The nation is being quietly and sometimes not-so-quietly torn asunder by forces that should have been dealt with long ago. I am not prone to ‘playing the race card,” (which is,by the way, a topsy-turvy, through-the-looking-glass phrase invented to absolve postmodern white people of racist discrimination.) I am actually inclined to take people at face value — something that can be a big liability within the media/communications/marketing circles here in D.C., I’ve learned.

But it is time to call this for what it is:

Many, many Americans are not ready to accept a Black American as President. And they are prepared to blow us all up in protest.

From Rep.Joe Wilson shouting “You lie!” at President Obama during one of the president’s earliest State of the Union Addresses, to consistent reports from the Secret Service that President Obama has received more death threats than any other president, to the parade of conservatives who invoke racially-loaded code speak when referring to the President or his policies; to the current ShutStorm (which let’s be clear, happened largely because the Tea Party faction with the GOP Reps in the House campaigned and got elected on an anti-government platform), to the millions of horrifically racist comments that post beneath literally ANY story about Barack Obama that have published in regional and national online publications since 2008, I say it is obvious what is up.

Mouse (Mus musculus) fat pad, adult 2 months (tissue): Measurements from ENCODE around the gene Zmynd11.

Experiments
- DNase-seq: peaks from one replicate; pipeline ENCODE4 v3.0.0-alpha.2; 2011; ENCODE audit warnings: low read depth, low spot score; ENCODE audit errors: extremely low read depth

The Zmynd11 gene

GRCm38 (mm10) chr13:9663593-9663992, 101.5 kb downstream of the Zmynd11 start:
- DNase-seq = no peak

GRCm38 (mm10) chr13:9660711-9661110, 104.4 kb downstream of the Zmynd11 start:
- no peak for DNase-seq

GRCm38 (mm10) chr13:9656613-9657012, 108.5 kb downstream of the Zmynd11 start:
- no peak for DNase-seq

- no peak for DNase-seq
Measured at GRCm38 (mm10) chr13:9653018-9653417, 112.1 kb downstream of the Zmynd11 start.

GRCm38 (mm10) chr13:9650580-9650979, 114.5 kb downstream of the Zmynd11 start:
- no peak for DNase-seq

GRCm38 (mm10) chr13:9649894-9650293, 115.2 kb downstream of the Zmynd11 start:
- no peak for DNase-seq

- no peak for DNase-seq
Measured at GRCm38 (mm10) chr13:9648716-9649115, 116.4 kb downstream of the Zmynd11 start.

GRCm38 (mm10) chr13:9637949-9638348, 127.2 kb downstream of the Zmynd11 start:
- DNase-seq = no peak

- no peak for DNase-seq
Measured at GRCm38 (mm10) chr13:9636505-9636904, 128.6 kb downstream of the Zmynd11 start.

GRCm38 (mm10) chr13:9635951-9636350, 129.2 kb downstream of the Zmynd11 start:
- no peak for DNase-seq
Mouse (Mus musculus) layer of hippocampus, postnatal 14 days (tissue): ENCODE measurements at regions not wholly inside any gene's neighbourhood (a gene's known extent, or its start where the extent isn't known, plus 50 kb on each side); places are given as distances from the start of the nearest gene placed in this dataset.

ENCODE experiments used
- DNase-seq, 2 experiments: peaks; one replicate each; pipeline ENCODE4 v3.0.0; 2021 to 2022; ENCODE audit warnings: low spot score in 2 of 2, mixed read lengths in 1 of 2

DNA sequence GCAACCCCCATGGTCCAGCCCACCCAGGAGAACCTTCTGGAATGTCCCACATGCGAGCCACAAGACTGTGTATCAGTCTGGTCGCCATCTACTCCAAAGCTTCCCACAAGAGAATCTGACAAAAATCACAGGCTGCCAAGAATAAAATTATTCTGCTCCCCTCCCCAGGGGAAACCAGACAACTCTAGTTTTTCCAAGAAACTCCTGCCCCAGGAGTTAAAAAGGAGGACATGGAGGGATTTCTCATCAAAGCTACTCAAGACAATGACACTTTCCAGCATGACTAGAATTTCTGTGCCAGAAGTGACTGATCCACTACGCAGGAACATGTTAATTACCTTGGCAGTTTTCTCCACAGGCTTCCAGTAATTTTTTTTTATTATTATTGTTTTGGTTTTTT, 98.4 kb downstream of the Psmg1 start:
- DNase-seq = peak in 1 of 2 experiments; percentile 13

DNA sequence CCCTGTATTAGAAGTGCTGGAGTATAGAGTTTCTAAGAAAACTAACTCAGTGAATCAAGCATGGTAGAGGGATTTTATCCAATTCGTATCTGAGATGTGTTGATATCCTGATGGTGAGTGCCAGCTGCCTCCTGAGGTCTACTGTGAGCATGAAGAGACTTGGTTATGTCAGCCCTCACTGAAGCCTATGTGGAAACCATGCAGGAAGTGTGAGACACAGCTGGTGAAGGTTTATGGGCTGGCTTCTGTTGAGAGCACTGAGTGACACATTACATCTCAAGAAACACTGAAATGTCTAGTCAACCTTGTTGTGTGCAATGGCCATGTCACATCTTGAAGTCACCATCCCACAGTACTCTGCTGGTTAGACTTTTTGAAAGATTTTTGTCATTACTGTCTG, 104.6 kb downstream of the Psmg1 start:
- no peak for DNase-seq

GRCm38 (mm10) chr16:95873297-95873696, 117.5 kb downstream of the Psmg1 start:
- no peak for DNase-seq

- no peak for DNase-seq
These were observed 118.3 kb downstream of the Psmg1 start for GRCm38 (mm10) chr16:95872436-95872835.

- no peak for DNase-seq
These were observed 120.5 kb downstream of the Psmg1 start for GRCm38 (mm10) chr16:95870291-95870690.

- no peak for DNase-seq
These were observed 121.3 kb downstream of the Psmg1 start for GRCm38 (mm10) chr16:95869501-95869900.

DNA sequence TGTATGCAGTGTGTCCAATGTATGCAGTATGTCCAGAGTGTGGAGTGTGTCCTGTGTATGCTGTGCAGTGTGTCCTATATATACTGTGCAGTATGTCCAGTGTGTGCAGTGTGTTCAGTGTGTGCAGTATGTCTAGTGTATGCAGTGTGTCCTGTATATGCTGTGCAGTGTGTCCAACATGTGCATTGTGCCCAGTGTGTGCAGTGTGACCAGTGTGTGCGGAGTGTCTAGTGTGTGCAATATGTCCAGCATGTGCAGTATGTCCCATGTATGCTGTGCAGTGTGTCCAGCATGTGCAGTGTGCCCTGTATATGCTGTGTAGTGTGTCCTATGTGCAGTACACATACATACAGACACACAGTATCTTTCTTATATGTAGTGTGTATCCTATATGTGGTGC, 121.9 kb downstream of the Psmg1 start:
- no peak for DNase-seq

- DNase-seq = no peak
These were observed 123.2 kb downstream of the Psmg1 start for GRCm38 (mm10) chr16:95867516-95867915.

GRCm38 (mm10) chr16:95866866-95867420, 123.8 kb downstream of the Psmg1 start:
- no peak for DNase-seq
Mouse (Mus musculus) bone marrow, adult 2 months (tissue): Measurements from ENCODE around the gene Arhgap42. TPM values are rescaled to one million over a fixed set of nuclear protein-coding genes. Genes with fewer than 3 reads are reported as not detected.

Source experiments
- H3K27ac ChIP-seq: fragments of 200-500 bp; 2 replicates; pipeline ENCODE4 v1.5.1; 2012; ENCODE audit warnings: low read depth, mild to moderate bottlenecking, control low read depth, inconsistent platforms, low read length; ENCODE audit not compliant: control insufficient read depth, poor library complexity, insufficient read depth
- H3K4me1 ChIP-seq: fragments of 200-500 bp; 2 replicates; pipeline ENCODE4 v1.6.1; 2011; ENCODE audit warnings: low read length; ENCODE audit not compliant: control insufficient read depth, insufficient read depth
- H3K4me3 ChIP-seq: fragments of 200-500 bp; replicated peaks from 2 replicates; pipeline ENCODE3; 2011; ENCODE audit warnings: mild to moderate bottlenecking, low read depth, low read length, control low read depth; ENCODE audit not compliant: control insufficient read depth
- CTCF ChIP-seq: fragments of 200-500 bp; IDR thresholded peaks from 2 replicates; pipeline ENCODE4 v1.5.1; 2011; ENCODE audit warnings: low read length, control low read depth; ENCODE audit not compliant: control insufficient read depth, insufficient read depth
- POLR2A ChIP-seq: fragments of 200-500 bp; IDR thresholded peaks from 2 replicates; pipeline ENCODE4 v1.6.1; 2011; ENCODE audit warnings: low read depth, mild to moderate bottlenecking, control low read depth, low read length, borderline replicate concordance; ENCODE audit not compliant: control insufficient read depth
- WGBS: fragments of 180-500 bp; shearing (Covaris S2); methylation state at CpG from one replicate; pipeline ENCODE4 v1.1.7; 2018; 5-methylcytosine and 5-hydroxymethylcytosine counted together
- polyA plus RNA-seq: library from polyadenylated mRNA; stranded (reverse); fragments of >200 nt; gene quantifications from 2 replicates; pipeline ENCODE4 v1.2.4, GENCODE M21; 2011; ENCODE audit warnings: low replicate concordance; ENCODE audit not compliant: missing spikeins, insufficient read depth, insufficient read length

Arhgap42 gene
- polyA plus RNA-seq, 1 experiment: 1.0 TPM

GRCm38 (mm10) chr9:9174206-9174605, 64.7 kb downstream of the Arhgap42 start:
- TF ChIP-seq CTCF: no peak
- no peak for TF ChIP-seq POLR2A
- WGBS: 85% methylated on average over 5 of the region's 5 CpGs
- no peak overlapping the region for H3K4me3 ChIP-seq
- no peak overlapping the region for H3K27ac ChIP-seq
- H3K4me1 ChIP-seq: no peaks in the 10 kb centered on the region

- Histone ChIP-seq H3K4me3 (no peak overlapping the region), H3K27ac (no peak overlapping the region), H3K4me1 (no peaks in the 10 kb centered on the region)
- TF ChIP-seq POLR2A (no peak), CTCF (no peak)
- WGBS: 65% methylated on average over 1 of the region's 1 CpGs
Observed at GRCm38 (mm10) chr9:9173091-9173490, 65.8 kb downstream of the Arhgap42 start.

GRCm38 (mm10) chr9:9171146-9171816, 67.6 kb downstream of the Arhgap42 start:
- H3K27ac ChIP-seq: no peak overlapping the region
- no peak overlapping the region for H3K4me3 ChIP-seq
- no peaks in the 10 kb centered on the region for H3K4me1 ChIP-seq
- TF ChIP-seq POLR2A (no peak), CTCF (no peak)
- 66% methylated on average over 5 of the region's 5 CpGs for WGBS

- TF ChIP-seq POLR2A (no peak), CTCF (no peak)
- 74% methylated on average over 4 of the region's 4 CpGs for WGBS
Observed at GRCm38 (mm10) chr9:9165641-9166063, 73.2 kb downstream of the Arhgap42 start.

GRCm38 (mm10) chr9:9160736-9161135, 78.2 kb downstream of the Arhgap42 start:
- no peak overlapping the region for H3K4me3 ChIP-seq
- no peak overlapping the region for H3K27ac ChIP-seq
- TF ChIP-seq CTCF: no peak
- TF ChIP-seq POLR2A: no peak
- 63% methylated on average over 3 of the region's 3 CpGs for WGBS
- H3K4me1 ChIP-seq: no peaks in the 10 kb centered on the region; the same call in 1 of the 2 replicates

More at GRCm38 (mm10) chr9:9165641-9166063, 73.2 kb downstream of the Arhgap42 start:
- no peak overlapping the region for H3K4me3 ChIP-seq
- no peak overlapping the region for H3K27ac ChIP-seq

The trouble is, the President cannot rightly hold a press conference calling for an end to “racism as we know it,” since he correctly senses that such an announcement would only further inflame the unreconstructed racists in America and also quite likely turn aside some moderates, as well.

After all, as film director John Singleton recently observed, there are plenty of self-described “liberals” who actually hold racist or White Supremacist beliefs, too, however subliminal. Singleton described a conversation with a white colleague in Hollywood who told him that some studio executives and others in the film-making community believe that because they donated money to President Obama’s two campaigns, and also voted for him, that they “don’t have to hire blacks.” And nationwide, the sky-high black unemployment rate, twice the rate of what it is for whites, hasn’t happened by accident.